This is new stuff and it combines art and science. Plus you’ve got tons of outcomes including papers, performances, languages, theories, etc.
(thinking about music as research in terms of grant application criteria saps my will to live.)
You can do stuff based on perception – the speaker has used psychology studies as a basis for his work.
Gestalt psychology ideas he uses: grouping,continuation and closure.
He is only working on pitch and time
Pseduo-jazz fusion can be expressed through surprisingly short lisp expressions.
Gaussian probabilities do stuff around proximity, some range constraints and some directions.
Ordering of lists leads to closure.
Iteration is repetition
He wants to interact more with tech communities
Scott wants all his numbers. He’s about to publish in the CMJ.
Nick wants to know why he picked Gaussian. It’s good enough and it’s succinct. He’s being inspired by processes which are learned from modelling research.
Centro Multimedia is a space for arts research in new technologies. The have an audio workshop with a special interest in code and FLOSS (“software libre”).
The history of live code:
- 3 concerts in 2006 by an experimental laptop band called mU.
- Another concert in 2009
- A telematic concert in 2009
- A supercollider course since 2007 in the audio workshop and also Fluxus since 2010 – this grew a code community
- They had a collective live coding session in 2010 just after the first fluxus course
They had used MAX. Later, SuperCollider changed everything because of the philosophy of Open Source. It was free and legal to share. They felt a sense of ownership and it grew a community.
since 2011, they’ve organised 21 live coding events. They do collaborations with other institutions in Mexico City. This is a local scene.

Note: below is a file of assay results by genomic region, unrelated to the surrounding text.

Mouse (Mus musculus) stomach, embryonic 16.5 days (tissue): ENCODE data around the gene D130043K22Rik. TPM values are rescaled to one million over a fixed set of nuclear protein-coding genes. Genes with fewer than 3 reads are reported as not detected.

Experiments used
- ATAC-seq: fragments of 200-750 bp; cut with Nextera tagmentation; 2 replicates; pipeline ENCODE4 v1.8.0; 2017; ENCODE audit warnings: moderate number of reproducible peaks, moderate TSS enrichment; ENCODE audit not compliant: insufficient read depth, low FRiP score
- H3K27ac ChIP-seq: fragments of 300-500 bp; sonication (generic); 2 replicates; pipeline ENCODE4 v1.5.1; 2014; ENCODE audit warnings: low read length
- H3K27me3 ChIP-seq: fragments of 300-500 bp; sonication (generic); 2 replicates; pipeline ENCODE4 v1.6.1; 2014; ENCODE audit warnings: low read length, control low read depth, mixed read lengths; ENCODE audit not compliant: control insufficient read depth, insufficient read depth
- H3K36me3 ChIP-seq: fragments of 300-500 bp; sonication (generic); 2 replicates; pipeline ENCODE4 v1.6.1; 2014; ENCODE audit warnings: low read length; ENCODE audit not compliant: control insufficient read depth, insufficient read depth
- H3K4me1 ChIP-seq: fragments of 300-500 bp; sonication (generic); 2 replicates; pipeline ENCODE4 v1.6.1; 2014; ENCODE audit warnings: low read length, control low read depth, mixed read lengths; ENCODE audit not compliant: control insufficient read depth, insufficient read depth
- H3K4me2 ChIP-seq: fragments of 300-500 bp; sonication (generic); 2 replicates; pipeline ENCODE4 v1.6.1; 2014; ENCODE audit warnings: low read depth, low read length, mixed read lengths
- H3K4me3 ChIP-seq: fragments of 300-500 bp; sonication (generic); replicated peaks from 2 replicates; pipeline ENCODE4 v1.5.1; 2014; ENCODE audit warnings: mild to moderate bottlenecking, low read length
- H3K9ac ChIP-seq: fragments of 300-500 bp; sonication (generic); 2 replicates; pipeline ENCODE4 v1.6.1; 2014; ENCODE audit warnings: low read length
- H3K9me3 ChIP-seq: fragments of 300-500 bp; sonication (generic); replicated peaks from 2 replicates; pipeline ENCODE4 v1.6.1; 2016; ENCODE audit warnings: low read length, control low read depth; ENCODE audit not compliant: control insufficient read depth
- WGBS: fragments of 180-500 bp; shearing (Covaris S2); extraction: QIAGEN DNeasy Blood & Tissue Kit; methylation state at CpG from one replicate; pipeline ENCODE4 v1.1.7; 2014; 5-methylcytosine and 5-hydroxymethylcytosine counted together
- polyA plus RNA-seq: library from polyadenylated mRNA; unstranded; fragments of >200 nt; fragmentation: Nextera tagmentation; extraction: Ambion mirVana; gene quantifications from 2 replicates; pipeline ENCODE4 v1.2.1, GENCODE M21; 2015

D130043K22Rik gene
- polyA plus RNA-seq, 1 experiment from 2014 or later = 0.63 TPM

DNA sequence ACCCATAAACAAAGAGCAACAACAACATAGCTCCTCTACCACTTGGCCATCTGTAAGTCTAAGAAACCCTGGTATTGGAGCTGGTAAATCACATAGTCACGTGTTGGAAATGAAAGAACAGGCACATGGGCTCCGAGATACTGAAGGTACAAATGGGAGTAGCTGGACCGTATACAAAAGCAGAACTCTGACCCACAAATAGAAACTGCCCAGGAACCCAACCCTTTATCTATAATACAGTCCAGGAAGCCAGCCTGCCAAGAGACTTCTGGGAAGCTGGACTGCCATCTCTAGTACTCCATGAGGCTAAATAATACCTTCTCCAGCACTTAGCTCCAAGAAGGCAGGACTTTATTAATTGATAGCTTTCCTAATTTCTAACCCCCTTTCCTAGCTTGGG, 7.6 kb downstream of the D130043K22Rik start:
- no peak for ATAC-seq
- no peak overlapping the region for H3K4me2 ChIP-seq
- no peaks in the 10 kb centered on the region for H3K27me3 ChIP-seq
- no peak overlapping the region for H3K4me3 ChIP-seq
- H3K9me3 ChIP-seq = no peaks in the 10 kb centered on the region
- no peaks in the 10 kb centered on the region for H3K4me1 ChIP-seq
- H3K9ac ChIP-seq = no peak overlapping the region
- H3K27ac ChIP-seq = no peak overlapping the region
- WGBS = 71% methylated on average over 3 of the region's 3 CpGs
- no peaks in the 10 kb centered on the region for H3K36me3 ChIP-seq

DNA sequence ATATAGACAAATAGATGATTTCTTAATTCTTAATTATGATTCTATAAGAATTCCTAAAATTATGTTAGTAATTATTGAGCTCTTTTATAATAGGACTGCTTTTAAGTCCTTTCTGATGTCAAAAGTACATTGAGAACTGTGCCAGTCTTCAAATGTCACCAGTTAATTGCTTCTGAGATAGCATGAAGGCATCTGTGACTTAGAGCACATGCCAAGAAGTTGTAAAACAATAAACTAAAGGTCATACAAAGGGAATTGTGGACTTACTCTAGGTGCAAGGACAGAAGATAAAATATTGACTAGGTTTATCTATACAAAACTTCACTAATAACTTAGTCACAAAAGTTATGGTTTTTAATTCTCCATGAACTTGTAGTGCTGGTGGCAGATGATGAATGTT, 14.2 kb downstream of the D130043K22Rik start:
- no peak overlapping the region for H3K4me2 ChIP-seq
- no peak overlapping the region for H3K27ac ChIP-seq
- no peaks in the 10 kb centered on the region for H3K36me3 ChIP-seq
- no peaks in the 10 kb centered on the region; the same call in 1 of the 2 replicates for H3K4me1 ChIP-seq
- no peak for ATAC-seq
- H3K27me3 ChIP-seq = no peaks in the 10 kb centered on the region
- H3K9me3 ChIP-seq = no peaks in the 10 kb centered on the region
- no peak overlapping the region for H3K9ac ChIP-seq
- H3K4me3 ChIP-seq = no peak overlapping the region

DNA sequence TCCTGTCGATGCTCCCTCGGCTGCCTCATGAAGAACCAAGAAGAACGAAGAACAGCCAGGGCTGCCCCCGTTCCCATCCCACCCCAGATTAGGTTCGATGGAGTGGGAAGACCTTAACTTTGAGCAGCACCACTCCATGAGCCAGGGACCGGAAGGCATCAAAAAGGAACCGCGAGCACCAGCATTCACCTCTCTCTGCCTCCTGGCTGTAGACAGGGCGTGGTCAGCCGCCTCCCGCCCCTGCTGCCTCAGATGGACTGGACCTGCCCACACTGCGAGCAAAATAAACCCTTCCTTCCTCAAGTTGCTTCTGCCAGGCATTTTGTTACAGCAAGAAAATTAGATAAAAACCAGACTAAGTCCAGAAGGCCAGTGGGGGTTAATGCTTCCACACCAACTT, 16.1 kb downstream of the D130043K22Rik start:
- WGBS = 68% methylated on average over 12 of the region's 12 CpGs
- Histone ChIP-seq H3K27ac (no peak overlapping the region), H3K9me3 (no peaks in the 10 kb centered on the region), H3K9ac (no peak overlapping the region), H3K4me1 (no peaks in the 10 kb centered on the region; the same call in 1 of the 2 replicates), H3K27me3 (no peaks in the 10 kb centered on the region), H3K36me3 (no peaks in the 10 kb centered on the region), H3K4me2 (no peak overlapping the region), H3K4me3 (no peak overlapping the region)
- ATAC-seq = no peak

At the National Autonomous University, they did a blank slate coding sessions where everybody had 9 minutes. This was especially beneficial for coding practice of participants.
There was a Vivo conference in 2012 which had more participation form overseas, with longer time slots and had some non-blank slate code, which also caused an explosion in the community.
Their audiences are very diverse with a lot of new people coming in. They are receptive to new ideas.
They are now doing a series of live coding concerts that also mix practices, so with dance, or with circuit bending, sound art, poetry, etc. There now a website hackpact.mx, which has a philosophy of live coding. These projects grow community. Sharing builds personal relationships and knowledge. People form many backgrounds are involved.
What else goes on at the centre? Lots and lots of new media stuff. They have artistic residence programs. Once specific to Germany. One for Latin Americans. There is a electronic and video festival this year with an open call.
The centre is free, so anyone can come and learn without paying. This increases diversity.
Does anybody in the US or Canada pay attention to what’s going on in Mexico? Artists from the Canada can come for residences, so there is some collaboration there. There are some collaborations with the US through other institutions, but not this one.